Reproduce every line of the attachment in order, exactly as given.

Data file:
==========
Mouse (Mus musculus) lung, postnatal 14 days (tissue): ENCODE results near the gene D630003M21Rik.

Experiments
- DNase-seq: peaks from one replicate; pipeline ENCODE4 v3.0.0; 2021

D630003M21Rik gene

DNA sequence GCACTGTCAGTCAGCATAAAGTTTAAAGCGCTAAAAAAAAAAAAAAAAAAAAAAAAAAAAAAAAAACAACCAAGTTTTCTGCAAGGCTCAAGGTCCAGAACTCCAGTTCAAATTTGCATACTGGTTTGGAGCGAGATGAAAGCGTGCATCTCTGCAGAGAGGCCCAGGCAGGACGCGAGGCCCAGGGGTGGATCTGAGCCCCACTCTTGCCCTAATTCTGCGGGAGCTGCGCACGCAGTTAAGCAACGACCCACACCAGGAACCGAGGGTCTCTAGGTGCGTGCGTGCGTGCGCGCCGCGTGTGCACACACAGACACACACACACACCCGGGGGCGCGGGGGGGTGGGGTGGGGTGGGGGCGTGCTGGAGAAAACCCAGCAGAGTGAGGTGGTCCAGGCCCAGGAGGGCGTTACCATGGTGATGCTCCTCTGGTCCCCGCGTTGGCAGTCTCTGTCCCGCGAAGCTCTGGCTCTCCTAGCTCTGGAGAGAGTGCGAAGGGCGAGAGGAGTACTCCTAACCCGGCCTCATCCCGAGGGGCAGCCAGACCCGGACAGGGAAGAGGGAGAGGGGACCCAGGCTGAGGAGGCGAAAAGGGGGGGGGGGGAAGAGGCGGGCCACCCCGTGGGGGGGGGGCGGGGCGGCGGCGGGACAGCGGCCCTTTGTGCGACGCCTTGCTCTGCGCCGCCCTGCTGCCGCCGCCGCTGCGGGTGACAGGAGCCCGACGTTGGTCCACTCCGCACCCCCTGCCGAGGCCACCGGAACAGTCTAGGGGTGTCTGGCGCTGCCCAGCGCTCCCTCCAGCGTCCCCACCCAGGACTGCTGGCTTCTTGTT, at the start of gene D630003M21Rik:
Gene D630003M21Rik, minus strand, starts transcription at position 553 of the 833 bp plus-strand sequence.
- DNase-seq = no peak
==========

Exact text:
Mouse (Mus musculus) lung, postnatal 14 days (tissue): ENCODE results near the gene D630003M21Rik.

Experiments
- DNase-seq: peaks from one replicate; pipeline ENCODE4 v3.0.0; 2021

D630003M21Rik gene

DNA sequence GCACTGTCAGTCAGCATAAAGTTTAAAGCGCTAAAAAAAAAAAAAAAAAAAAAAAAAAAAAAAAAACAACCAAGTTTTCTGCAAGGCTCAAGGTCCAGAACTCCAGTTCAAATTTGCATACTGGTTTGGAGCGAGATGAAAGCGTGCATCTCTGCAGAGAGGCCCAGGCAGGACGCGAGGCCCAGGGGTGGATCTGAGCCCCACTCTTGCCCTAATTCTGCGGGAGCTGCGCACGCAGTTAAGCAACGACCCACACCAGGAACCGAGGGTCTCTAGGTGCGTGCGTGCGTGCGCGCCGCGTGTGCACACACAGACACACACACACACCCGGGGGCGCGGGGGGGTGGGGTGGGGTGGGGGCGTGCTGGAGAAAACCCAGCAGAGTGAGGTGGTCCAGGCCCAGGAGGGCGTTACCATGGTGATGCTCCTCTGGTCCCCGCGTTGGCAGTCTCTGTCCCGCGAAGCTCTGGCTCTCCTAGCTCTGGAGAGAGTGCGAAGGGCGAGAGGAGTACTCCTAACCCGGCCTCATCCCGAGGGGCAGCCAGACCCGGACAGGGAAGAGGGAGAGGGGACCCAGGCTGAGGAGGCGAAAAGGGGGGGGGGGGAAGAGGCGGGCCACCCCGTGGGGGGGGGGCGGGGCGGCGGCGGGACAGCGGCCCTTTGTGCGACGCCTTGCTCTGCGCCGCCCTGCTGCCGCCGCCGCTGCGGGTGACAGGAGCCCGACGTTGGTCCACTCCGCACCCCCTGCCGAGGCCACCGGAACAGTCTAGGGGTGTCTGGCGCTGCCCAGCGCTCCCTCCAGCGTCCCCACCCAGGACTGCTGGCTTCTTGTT, at the start of gene D630003M21Rik:
Gene D630003M21Rik, minus strand, starts transcription at position 553 of the 833 bp plus-strand sequence.
- DNase-seq = no peak